A cast-iron wire meat roaster is displayed against a plain grey background. It has large spikes in the middle to pierce meat, and a hoop at the top to hang from.
A cast-iron wire roaster with spikes to pierce meat. The hooks are used to hang the meat over the fire | Weaver’s Cottage, Kilbarchan, c.1900

Today, meat can be bought for relatively low prices. Most of us buy our meat from supermarkets rather than butchers and are perhaps too comfortable with having it readily available – without any of the messy preparation to deal with. But eating meat was not always as easy as picking up a plastic-wrapped tray of chicken thighs; in the past, both buying and eating meat would have been a very different process.

While in the Middle Ages it was more common for Scottish people across the social spectrum to eat meat, from the 17th until the 20th century meat became expensive, which meant it was inaccessible to many. The cost of meat fluctuated depending on availability and seasonality.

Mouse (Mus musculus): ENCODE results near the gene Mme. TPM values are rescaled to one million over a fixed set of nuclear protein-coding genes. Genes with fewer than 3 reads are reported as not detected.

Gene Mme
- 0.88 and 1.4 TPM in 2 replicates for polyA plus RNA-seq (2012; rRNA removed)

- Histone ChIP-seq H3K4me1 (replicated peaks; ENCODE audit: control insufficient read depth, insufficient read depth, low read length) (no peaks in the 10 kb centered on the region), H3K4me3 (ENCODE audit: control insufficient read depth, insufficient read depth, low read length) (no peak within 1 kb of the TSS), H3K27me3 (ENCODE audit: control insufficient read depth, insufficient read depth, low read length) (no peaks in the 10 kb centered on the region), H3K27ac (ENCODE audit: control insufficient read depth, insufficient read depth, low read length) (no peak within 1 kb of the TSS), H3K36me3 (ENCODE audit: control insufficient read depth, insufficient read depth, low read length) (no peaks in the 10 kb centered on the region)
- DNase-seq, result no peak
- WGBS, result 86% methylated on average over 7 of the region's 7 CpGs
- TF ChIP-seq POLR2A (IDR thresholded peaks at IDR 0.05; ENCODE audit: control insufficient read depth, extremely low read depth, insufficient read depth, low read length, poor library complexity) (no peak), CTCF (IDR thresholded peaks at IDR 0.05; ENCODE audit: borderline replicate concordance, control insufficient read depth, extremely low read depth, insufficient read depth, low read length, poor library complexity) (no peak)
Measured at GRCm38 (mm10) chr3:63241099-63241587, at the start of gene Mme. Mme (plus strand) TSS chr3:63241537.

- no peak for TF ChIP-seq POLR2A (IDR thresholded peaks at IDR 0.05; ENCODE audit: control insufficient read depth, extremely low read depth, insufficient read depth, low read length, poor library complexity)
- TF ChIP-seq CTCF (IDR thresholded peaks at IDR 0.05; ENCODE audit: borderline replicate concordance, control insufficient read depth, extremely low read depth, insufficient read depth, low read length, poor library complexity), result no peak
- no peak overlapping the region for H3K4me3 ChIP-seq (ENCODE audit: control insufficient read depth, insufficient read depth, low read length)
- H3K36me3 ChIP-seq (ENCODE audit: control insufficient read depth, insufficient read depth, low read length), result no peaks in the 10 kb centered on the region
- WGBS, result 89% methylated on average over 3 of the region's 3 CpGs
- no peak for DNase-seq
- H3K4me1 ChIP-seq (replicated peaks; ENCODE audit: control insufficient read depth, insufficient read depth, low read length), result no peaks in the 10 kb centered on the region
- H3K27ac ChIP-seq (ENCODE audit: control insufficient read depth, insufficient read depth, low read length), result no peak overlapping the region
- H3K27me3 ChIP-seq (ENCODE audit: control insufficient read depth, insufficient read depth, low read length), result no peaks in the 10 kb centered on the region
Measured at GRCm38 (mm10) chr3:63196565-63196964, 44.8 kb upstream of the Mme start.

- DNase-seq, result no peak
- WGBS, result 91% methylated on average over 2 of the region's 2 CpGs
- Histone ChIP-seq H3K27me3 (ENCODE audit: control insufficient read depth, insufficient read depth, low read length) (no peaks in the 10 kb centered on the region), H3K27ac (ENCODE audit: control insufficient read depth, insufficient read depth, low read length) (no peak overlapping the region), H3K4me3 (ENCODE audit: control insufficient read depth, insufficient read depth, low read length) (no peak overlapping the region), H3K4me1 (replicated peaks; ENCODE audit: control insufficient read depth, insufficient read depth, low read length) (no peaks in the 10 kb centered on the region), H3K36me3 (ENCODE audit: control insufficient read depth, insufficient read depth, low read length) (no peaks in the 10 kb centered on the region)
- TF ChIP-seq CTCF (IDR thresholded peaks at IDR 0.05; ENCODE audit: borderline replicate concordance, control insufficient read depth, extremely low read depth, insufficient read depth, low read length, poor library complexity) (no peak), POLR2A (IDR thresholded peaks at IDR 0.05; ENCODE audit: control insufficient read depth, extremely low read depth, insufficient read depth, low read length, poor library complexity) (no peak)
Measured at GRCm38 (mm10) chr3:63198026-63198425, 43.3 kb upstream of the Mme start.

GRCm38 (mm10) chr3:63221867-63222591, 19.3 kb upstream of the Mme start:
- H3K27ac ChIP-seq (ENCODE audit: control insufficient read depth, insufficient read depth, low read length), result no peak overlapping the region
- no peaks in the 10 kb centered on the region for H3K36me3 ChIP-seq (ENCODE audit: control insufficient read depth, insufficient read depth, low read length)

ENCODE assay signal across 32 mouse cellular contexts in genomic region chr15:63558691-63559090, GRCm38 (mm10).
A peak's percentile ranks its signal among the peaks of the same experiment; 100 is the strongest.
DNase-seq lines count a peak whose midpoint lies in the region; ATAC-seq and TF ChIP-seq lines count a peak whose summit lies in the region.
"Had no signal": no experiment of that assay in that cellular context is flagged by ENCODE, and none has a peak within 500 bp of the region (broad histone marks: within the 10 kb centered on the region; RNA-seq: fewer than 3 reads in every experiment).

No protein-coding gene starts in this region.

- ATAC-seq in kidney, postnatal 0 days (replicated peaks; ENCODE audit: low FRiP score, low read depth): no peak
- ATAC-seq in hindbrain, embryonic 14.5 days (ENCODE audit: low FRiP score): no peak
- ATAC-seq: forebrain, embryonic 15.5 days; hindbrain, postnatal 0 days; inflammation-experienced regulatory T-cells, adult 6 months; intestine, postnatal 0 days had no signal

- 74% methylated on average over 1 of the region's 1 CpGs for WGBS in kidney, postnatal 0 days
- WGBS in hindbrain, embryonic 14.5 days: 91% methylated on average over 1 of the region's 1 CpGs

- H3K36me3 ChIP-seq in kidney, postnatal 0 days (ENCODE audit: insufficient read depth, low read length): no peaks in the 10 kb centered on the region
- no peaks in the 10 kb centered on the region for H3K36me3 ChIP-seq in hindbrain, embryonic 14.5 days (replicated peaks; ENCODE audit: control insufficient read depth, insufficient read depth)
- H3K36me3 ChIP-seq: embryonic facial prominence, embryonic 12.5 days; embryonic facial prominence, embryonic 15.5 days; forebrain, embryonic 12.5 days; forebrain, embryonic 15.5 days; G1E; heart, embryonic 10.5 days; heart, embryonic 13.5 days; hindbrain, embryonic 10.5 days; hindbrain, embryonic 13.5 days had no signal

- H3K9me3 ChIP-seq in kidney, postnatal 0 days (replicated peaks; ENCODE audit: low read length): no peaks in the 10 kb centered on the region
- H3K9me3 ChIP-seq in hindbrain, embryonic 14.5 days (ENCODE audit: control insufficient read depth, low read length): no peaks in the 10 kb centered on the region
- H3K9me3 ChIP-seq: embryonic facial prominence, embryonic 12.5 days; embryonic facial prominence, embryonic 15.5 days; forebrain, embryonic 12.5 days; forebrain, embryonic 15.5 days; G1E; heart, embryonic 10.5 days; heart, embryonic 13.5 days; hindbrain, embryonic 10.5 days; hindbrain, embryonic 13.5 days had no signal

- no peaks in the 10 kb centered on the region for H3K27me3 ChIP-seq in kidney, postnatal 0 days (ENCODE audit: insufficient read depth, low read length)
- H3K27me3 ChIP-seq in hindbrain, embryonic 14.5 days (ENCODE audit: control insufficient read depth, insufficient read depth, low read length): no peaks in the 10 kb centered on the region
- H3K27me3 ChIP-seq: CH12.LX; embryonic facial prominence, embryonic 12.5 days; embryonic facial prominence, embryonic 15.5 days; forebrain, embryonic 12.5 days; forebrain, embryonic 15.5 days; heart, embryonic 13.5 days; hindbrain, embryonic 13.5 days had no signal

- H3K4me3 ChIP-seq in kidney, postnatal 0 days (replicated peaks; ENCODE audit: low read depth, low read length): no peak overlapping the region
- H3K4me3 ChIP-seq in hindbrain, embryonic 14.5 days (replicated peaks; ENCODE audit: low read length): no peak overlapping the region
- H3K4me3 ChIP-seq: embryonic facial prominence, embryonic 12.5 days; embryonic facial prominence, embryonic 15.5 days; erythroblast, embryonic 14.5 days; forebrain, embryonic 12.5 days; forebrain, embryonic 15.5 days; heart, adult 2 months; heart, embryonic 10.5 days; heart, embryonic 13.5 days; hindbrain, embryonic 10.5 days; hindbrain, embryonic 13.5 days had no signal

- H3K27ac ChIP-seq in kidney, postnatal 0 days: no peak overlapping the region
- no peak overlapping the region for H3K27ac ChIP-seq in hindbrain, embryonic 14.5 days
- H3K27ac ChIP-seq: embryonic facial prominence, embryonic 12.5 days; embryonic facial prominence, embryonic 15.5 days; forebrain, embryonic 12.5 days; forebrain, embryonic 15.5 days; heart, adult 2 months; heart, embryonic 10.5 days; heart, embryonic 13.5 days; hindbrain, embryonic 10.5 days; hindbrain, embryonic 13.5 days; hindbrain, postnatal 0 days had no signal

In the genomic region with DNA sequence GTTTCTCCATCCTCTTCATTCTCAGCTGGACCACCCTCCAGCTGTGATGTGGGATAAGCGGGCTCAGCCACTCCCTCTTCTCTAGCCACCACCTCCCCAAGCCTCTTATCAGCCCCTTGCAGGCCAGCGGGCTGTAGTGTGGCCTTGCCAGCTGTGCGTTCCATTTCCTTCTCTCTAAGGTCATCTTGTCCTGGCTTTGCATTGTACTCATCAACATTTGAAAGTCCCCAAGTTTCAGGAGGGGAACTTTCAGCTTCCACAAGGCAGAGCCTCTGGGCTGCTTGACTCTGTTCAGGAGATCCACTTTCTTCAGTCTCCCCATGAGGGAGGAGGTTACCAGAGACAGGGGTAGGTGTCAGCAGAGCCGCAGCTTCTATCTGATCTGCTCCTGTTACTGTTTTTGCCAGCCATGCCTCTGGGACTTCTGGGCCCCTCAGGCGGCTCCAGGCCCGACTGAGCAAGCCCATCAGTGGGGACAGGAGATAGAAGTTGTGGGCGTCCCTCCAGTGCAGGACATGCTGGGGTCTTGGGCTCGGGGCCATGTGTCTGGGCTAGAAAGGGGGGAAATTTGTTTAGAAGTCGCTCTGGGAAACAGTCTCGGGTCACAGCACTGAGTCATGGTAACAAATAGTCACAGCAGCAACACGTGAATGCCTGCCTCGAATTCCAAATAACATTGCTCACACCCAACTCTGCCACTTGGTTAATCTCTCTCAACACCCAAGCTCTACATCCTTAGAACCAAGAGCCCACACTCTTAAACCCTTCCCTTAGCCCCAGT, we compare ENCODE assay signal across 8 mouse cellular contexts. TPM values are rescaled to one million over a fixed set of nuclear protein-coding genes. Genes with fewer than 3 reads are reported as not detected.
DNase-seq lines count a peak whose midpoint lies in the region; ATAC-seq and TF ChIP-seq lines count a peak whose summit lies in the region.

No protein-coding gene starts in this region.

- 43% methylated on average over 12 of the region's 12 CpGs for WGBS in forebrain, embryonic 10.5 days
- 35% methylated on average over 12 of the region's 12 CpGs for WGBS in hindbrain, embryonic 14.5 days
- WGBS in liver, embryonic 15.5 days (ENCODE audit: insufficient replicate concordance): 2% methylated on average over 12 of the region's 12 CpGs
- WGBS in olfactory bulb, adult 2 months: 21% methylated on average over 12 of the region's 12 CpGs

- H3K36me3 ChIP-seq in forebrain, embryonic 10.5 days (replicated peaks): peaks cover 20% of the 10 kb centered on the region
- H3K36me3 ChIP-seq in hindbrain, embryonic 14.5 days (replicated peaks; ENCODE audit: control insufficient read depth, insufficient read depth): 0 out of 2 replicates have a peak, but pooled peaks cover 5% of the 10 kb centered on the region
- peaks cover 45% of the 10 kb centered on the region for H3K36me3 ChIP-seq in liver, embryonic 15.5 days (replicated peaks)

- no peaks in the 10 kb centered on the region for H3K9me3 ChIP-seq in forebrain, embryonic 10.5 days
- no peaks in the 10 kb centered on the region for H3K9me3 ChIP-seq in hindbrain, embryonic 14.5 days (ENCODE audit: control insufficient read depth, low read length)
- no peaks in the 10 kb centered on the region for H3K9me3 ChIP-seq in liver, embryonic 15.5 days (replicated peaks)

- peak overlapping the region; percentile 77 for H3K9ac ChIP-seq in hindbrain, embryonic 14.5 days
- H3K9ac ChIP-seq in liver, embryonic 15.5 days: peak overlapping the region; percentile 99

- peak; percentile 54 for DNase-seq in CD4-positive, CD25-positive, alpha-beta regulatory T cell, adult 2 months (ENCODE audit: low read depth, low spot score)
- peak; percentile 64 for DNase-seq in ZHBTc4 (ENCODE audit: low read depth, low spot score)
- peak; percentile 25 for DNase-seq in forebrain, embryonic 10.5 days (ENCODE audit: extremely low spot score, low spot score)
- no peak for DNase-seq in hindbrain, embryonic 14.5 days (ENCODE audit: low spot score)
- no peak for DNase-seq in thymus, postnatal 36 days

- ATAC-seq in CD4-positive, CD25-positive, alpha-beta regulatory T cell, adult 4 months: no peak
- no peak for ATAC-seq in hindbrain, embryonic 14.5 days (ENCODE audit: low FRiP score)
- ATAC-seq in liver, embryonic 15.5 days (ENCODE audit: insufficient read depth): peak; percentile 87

The dietary accounts of people earning the lower wage show that meat didn’t feature at all. Bacon, as just one example, cost 8d (pence) per lb which, for a handloom weaver in Glasgow in the early 19th century earning roughly 8s (shillings) a week, was just too expensive. Half of their weekly budget would be spent on oatmeal, bread and potatoes; the other half would probably be consumed by their rent. Some working-class accounts show that small amounts of bacon and coarse beef factored into a yearly budget, but compared to the quantity of potatoes and bread eaten, it was extremely scant; most working-class people would never eat butcher’s meat. [1]